Indigenous grit their way to All-Star win against Maori

Alex Mitchell |

Heavy pressure form the Indigenous All Stars has helped them beat their Maori rivals in Townsville.
Heavy pressure form the Indigenous All Stars has helped them beat their Maori rivals in Townsville.

Latrell Mitchell says the best defensive performance he’s ever seen was what carried his Indigenous All-Stars to a 22-14 win against their Maori counterparts in Townsville.

Far from the free-flowing attacking football fans at Queensland Country Bank Stadium were perhaps hoping for, gutsy goal-line defensive work earned the Indigenous side their victory as they withstood a Maori barrage on Friday night.

Two tries in 10 minutes for Indigenous winger Josh Addo-Carr got his side an early lead, but it was the playmaking of five-eighth Braydon Trindall that won the Preston Campbell Medal for best afield.

The Maori side dominated territory, were tackled 51 times inside the opposition 20m compared with the Indigenous side’s 17, and ran for nearly 300 metres more, but lacked precision deep in attack.

They scored inside four minutes for a 6-0 lead but wouldn’t cross again until the final minute of the contest, when prop Xavier Willison found them a consolation try.

Indigenous captain Mitchell said his side showed an unexpected element of their game.

“With our arsenal in attack, we’ve got the best attacking team in the world, but we showed that we can defend as well,” he said.

“That was the best defensive performance I’ve ever seen. 

“The boys played footy and had fun, that was my clearest message, play simple and back your abilities, be proud of who you are and Bob’s your uncle.”

Josh Addo-Carr.
Josh Addo-Carr had an impact before and during the game, scoring two tries. (Scott Radford-Chisholm/AAP PHOTOS)

Trindall’s stellar combination with club teammate Nicho Hynes would have had Cronulla fans salivating.

The five-eighth put in two delicate kicks that were grounded for tries by Addo-Carr and speedster Hamiso Tabuai-Fidow, while Hynes threw a superb cut-out pass to winger Alofiana Khan-Pereira late to seal the win.

Trindall was initially set to play as a makeshift hooker before an injury to Cody Walker saw him move into the halves, Indigenous coach Ronald Griffiths said.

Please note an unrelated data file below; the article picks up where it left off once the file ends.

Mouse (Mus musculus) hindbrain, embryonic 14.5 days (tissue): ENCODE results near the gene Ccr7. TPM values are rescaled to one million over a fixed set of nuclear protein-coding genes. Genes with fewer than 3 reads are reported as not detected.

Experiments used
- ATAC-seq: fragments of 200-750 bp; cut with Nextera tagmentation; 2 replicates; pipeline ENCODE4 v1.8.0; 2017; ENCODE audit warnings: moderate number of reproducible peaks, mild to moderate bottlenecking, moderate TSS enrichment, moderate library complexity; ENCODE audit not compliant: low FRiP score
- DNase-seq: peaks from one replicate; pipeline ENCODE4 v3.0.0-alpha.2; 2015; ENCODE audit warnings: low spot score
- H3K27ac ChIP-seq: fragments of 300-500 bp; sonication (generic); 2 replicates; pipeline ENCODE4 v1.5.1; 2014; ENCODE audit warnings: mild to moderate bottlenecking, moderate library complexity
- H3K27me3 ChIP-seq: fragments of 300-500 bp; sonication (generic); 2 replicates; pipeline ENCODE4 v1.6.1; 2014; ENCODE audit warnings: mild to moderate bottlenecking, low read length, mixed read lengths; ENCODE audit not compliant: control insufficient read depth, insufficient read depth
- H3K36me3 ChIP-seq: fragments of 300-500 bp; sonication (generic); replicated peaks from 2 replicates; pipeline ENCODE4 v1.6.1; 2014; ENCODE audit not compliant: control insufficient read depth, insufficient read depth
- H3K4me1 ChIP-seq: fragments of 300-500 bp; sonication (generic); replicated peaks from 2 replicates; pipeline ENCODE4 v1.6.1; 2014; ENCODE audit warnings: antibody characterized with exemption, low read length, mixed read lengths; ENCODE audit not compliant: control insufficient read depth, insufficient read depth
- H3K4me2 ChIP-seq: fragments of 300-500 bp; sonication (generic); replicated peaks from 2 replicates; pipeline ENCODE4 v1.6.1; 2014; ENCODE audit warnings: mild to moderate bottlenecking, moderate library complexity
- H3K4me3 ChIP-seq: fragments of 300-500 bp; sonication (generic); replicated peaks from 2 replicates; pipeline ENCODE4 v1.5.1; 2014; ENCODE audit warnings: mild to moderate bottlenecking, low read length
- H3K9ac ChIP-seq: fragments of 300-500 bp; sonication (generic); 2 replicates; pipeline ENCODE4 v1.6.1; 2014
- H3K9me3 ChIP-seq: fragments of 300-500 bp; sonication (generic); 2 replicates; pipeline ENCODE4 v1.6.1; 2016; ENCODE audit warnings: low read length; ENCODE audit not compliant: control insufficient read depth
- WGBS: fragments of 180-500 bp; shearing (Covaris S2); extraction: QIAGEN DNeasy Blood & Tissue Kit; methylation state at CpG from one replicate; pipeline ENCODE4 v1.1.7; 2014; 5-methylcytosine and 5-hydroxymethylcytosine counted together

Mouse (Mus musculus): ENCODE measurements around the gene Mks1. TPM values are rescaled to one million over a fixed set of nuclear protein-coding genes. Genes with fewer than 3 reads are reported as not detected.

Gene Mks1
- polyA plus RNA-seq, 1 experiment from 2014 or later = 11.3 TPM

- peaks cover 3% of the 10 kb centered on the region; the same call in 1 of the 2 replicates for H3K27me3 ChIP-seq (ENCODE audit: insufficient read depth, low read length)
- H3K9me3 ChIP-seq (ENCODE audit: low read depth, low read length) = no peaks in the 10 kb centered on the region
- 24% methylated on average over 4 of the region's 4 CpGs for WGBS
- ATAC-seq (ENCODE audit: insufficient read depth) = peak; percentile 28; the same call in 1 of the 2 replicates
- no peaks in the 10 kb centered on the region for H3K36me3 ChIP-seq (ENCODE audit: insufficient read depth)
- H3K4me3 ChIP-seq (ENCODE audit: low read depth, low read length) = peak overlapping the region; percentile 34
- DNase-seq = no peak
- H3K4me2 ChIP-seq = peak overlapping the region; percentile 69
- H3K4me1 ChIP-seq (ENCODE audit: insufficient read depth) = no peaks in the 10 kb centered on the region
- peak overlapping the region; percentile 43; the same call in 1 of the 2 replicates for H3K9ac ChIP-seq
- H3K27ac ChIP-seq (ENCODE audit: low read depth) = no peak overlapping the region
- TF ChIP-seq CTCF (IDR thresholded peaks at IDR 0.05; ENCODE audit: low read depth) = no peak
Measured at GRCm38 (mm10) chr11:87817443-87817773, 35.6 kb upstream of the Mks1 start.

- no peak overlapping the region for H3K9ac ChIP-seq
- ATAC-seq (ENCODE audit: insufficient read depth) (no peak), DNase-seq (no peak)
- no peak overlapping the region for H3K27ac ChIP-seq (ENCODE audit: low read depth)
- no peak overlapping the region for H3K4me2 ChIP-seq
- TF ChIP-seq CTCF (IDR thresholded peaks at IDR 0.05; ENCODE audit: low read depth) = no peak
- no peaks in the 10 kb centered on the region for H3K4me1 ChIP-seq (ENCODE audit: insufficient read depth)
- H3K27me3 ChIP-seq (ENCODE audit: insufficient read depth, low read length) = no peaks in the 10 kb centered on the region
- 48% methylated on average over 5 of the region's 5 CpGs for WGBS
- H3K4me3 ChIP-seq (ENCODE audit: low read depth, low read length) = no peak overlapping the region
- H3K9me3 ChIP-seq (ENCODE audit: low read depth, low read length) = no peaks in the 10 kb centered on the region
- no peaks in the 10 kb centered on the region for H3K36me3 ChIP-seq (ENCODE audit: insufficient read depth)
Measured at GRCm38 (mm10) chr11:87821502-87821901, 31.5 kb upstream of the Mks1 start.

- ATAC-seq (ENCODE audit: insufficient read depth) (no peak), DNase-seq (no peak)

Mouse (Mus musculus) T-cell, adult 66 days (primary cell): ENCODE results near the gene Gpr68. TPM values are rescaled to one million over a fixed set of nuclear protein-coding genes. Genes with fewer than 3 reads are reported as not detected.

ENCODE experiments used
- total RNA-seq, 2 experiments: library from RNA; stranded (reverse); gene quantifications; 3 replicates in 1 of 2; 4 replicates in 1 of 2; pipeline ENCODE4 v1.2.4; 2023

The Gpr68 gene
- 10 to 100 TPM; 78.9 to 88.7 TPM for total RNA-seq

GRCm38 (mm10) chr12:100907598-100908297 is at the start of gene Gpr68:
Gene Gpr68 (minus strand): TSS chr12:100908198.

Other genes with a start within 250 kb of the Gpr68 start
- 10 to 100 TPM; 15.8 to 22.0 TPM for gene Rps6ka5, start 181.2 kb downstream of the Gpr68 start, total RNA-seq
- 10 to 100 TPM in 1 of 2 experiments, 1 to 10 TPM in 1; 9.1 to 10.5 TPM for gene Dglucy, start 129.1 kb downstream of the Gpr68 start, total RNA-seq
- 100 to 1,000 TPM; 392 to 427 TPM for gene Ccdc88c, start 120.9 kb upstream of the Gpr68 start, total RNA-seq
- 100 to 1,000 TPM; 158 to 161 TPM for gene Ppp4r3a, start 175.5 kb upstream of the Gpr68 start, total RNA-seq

“When Cody pulled out we had no hesitation playing him in the halves,” he said.

“I said to him ‘when the time’s right to step out of the shadows, you will’, and he did it. 

“He really controlled the pace of the game but there was a special effort defensively … those are the sorts of plays that win games, and that’s why he’s got that medal around his neck.”

Mitchell was never far from the action early, his handling error allowing Maori skipper Joe Tapine to produce the game’s opening point with a hulking effort that saw him break three tackles.

But he quickly made amends, cruising up to the Maori line to put Addo-Carr through to score in the corner.

Perhaps the ultimate moment of defensive desperation came when Maori prop Xavier Willison looked clean through to score late in the third term but was dragged down by the much smaller Bailey Biondi-Odo.

Hamiso Tabuai-Fidow.
Indigenous All Star Hamiso Tabuai-Fidow was among the early scorers. (Scott Radford-Chisholm/AAP PHOTOS)

Maori coach Adam Blair lamented his side’s inability to break through while they so thoroughly won the territory battle.

“There were moments throughout that game where we had our opportunities, we built enough pressure,” he said.

“But you’ve got to give credit to the Indigenous boys, they scrambled well … we had about 20 minutes nearly on their tryline.

“They worked hard for each other and that’s what this game does when you’re representing your people, something different is on the line.”